Brendan Kenna wins National Teaching Award

Moral imperative: Assistant principal Brendan Kenna has been recognised with a national award for his contributions.


When Brendan Kenna began working as an assistant principal at one of the state’s most disadvantaged primary schools, he knew something needed to change.

Fast-forward five years at Wilmot Rd Primary School and the establishment of a groundbreaking education practice targeting trauma, it’s official — Mr Kenna has done just that.

Out of more than 400 applicants, Mr Kenna is one of 12 to have been recognised as Australia’s most inspiring teachers in the 2022 Commonwealth Bank Teaching Awards, for his work addressing the needs of students and their families. And while "honoured and humbled“ by the award, Mr Kenna said it all came down to helping the kids and their families.

“You don’t need to go to Melbourne or anywhere else to see the level of disadvantage — 78 per cent of our student cohort comes from languages other than English,” he said.

“In addition to the complex trauma that families and children have experienced, you’ve also got the layer of those families that have come from overseas, for example, Afghanistan and what's happened over there, so multi levels of trauma. “The things you read about or you see on the news, about the border and boats sinking, we’ve got kids at our school that can tell you first hand of bad experiences of coming out on a boat.

“But I love my role here, I’ve made a conscious and ethical decision to want to work and lead, and make a difference in challenging environments.”

In doing so, Mr Kenna began conducting research and sought guidance from THRIVE occupation- al therapists and paediatrician Dr Peter Eastaugh.

Soon enough, he found him- self quite deep into neuroplasticity and how trauma can affect people — children especially — but also the ability of the brain to be able to rewire and recover from trauma given the right support.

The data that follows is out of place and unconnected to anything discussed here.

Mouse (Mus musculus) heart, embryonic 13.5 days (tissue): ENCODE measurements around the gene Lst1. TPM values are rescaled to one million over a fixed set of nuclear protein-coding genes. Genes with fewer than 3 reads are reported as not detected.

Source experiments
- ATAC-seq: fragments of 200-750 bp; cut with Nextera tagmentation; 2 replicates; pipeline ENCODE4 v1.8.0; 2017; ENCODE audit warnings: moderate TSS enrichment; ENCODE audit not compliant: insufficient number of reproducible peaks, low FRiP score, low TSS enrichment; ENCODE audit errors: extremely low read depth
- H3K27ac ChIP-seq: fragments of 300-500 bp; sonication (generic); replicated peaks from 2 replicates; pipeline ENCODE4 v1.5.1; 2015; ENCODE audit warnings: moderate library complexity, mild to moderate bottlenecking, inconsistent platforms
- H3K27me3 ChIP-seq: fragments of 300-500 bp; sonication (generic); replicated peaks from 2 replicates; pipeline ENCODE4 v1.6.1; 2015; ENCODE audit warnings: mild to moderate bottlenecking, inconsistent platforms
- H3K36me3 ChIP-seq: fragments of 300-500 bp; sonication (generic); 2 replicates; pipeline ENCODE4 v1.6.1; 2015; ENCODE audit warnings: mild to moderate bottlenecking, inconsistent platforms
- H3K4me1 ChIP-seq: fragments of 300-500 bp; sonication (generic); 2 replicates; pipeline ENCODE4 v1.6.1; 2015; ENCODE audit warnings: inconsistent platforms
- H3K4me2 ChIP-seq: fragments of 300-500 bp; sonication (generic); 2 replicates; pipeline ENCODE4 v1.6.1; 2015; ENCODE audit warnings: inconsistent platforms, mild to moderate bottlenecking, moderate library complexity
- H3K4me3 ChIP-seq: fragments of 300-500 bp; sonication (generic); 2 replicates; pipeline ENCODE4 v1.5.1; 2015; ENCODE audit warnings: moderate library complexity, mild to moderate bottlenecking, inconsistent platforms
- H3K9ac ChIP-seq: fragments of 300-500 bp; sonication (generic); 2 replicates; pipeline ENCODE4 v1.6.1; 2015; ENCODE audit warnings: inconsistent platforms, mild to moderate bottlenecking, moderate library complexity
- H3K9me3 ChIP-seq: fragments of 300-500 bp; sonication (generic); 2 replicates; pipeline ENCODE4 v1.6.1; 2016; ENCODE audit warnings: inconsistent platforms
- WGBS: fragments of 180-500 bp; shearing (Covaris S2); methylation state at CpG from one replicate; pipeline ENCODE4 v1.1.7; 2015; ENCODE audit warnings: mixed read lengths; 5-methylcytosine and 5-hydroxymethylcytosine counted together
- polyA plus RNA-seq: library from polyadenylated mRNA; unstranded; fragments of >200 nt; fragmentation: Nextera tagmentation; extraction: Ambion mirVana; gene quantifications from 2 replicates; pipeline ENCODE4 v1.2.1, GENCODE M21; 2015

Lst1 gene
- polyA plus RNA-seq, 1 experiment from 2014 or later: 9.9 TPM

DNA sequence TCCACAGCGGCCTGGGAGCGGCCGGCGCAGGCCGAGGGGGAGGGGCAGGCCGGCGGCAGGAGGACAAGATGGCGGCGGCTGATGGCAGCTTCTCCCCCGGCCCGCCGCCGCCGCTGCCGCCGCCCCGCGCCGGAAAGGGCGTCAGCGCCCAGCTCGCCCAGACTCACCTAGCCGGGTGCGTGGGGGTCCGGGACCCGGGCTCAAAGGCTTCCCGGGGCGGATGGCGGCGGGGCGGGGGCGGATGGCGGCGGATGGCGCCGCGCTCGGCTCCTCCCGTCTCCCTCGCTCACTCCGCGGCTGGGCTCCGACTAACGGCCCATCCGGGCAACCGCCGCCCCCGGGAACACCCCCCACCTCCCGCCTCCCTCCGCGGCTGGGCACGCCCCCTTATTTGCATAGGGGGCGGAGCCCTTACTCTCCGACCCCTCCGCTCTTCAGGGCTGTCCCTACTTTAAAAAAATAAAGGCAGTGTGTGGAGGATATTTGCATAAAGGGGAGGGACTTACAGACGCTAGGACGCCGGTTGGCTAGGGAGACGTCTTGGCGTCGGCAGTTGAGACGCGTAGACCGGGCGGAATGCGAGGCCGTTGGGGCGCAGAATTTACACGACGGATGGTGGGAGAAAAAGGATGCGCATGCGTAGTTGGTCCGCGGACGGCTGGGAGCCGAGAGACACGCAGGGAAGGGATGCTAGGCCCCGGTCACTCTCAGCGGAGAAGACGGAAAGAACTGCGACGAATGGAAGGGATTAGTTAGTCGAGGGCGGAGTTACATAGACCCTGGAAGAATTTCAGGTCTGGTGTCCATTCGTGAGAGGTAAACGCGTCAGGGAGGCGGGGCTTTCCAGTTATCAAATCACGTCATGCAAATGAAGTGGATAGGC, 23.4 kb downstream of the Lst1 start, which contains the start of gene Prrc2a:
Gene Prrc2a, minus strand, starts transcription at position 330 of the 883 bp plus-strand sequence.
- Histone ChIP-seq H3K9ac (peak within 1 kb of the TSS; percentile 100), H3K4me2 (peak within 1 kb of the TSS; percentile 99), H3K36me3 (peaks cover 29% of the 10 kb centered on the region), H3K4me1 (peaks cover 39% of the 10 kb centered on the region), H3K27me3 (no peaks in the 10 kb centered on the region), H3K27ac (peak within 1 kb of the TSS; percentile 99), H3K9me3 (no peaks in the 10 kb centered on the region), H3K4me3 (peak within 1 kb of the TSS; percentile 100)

“What we’re doing is we’re acknowledging the behaviours that the kids have is their way of express- ing to us that they're not okay,” he said.

“It’s our job to read that and not see it as a naughty kid but as a kid that needs some additional supports.

“That sort of lit up a fire in my belly, based on my moral imperative to do something, I needed to create something because there just wasn't anything out there.”

With support from the school’s principal and staff, the indoor-out- door program developed has been centred around each individual student.

A “sensory profile” is created to determine the student’s specific need and then a “sensory diet” ensues, which implements specific sensory activities to give the student space to re-engage, often outside the classroom.

“We’ve found that has enabled not only the children that are doing the sensory breaks to learn how to regulate and be able to cope in the classroom, it's also enabled the other kids to be able to improve their learning,” he said.

“It’s having a positive impact on such a larger cohort, our teachers are also now more acutely aware of real trauma-informed pedagogical approaches.”

Mr Kenna also co-ordinates the school’s scholarship program, manages 30 multidisciplinary clinics each year and presents at other schools and conferences.

As part of the award, a $45,000 prize from Commonwealth Bank and Schools Plus will go towards funding a strategic program at the school, as well as professional development opportunities and an international study tour.

Mr Kenna said the funding would go towards an additional program, or research to supplement what the school already has.

“It’s about supporting kids and how we can best support kids to reach their future,” he said.

“I want the next Australian Prime Minister to come out of Wilmot Rd Primary School, I want someone who’s able to cure cancer to come out of one of our classrooms.”

Article written by Caitlyn Grant and published in the Shepparton News on 22nd July 2022


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